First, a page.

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Fischer, the Fed, and US Growth

CAMBRIDGE – Now that Janet Yellen has been confirmed as Chair of the US Federal Reserve Board, attention has turned to her successor as Vice Chair. US President Barack Obama's choice, Stanley Fischer, was the perfect candidate, given his unique combination of skills, qualities, and experience.

During his academic career, Fischer was one of the most accomplished scholars of monetary economics. He then served as Chief Economist of the World Bank, First Deputy Managing Director at the International Monetary Fund, and, most recently, as Governor of the Bank of Israel. He starred in each of these positions. Indeed, one has trouble thinking of another economist (at least since John Maynard Keynes) who has done as well as Fischer at combining analytical skill, sound policy judgment, clear expression, selfless dedication to improving the world, and the ability to get things done – with imperturbable good humor.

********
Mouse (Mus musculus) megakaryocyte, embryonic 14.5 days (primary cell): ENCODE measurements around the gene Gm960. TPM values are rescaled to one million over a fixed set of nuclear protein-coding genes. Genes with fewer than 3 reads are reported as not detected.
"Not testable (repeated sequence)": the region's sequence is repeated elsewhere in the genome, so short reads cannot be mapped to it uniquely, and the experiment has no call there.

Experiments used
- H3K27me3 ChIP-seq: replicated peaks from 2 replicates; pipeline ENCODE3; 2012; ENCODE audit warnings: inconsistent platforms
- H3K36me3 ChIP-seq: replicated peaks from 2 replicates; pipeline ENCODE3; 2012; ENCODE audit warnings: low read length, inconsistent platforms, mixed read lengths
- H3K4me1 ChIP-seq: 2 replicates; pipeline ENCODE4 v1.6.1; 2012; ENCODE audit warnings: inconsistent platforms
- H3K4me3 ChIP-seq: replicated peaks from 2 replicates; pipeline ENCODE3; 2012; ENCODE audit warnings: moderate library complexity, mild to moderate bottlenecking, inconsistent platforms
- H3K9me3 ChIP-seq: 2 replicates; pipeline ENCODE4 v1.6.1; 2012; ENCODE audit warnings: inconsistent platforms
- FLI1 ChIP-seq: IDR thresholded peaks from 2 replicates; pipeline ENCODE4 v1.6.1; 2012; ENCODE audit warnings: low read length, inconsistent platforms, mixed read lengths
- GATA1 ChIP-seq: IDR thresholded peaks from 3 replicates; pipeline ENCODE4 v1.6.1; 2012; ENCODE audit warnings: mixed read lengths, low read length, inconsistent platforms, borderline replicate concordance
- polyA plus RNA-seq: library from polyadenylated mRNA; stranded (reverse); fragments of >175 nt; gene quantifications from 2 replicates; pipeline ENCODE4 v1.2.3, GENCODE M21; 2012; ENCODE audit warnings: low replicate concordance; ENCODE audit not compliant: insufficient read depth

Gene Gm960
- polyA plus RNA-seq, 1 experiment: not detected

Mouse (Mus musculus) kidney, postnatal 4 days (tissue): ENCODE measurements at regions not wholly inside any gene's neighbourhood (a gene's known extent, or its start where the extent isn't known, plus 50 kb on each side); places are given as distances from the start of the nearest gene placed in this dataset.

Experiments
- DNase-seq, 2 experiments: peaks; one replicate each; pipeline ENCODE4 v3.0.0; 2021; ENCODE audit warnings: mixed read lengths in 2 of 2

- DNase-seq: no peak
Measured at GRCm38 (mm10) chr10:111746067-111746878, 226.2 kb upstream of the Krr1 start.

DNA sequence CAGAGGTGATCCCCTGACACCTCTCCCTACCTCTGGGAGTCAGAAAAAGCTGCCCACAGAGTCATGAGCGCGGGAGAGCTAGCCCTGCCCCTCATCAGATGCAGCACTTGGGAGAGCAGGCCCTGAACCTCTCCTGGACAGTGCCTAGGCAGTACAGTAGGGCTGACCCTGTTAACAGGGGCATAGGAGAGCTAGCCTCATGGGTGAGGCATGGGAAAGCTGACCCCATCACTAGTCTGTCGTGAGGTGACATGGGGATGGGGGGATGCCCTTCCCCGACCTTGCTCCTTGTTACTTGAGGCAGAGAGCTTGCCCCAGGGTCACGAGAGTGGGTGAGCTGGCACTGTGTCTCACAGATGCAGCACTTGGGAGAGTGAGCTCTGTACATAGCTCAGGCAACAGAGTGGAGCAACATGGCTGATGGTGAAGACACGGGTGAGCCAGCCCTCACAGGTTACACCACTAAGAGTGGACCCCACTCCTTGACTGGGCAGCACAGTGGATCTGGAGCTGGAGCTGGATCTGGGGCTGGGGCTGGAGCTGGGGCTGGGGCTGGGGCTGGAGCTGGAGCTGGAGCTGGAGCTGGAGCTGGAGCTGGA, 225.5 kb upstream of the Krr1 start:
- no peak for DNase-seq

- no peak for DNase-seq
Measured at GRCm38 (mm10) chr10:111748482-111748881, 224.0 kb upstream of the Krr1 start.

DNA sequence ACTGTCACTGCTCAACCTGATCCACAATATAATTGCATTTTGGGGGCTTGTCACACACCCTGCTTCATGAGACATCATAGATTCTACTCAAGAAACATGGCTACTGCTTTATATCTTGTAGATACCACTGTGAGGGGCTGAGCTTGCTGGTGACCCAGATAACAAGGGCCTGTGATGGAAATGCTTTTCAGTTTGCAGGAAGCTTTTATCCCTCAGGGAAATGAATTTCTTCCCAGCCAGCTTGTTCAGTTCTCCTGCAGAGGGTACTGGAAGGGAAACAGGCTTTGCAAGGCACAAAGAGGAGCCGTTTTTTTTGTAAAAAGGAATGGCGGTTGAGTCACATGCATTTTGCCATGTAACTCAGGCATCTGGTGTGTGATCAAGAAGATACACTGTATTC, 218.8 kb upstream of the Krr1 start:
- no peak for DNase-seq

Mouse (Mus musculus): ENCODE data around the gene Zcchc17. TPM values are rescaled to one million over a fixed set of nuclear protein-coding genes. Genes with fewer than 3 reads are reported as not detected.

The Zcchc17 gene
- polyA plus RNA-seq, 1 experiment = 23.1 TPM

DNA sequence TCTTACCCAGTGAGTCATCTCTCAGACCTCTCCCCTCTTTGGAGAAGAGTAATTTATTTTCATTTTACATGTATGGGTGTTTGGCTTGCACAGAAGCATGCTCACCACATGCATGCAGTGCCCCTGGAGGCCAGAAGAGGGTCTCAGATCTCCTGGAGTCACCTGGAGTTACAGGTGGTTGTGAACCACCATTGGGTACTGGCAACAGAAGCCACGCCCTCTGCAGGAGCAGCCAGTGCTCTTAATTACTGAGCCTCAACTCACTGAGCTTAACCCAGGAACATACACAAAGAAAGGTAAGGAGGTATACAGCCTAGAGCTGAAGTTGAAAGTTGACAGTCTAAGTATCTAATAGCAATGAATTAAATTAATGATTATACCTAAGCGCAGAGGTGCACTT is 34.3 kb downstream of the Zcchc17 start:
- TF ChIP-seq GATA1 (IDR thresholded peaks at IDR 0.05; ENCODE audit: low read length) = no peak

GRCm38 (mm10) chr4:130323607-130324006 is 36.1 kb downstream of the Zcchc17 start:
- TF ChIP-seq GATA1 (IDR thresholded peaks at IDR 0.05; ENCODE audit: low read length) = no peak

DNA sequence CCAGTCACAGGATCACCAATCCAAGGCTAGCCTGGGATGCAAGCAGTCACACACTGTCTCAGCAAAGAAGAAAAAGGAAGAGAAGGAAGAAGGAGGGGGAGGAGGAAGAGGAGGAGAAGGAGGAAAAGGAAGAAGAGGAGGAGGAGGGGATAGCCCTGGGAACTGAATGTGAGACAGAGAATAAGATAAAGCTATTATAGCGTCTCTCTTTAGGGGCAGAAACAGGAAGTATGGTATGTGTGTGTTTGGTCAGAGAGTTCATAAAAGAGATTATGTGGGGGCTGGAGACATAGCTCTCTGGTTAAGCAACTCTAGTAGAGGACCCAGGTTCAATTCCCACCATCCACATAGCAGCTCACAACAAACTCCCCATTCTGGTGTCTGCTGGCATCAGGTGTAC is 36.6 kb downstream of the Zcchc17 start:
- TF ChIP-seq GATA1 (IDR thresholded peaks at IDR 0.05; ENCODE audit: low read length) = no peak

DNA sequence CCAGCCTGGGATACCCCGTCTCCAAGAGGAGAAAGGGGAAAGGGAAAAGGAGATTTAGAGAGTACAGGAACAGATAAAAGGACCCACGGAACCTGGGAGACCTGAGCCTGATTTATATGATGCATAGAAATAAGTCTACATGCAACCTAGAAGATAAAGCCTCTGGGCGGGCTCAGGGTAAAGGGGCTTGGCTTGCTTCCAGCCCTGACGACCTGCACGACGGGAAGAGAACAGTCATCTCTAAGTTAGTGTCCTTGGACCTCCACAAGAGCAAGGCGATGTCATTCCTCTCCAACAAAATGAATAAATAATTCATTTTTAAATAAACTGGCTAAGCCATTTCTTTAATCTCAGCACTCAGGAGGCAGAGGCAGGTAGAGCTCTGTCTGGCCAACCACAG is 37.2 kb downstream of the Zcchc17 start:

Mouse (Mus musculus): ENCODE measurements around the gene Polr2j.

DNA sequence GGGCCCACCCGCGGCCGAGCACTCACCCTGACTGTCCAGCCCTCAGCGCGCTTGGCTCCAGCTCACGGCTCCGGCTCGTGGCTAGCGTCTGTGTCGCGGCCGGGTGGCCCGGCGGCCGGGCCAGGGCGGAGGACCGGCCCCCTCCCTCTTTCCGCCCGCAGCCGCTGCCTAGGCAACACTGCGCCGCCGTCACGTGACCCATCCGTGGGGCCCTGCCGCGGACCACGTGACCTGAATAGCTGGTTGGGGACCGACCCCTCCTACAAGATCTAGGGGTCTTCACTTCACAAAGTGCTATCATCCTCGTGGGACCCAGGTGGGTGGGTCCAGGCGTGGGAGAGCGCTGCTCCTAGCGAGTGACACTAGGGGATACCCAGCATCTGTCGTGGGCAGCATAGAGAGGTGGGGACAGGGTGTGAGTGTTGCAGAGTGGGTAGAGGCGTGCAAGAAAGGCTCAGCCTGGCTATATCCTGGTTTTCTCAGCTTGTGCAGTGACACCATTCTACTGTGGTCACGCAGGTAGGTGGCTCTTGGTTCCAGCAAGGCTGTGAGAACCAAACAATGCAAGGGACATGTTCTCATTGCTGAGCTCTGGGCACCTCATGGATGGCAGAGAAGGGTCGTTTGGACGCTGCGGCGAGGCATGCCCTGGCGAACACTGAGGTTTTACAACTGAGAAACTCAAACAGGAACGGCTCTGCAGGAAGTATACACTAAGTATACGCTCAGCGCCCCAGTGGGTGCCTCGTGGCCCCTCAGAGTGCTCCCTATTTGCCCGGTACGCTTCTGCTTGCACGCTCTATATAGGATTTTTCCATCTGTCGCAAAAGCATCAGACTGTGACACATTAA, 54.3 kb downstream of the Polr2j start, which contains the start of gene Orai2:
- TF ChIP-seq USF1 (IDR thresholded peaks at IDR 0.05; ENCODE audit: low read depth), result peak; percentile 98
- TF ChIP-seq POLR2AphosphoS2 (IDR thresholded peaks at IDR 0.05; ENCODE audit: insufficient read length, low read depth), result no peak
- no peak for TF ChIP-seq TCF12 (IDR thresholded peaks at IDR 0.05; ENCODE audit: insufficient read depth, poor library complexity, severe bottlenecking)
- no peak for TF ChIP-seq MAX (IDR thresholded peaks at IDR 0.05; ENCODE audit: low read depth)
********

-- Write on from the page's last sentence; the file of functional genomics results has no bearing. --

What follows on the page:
Moreover, Fischer gained extensive crisis-management experience during his tenure at the IMF in the 1990’s and as Israel’s central banker during the 2008-2009 global financial crisis. That makes him an ideal match for Yellen, who is also an unusually accomplished academic and policymaker, but who is at her best when she has had a chance to prepare meticulously.

Fischer’s qualities were acclaimed last month at the IMF’s Annual Research Conference by, among others, outgoing Fed Chairman Ben Bernanke, who in the 1970’s was one of Fischer’s many MIT doctoral students (as was I).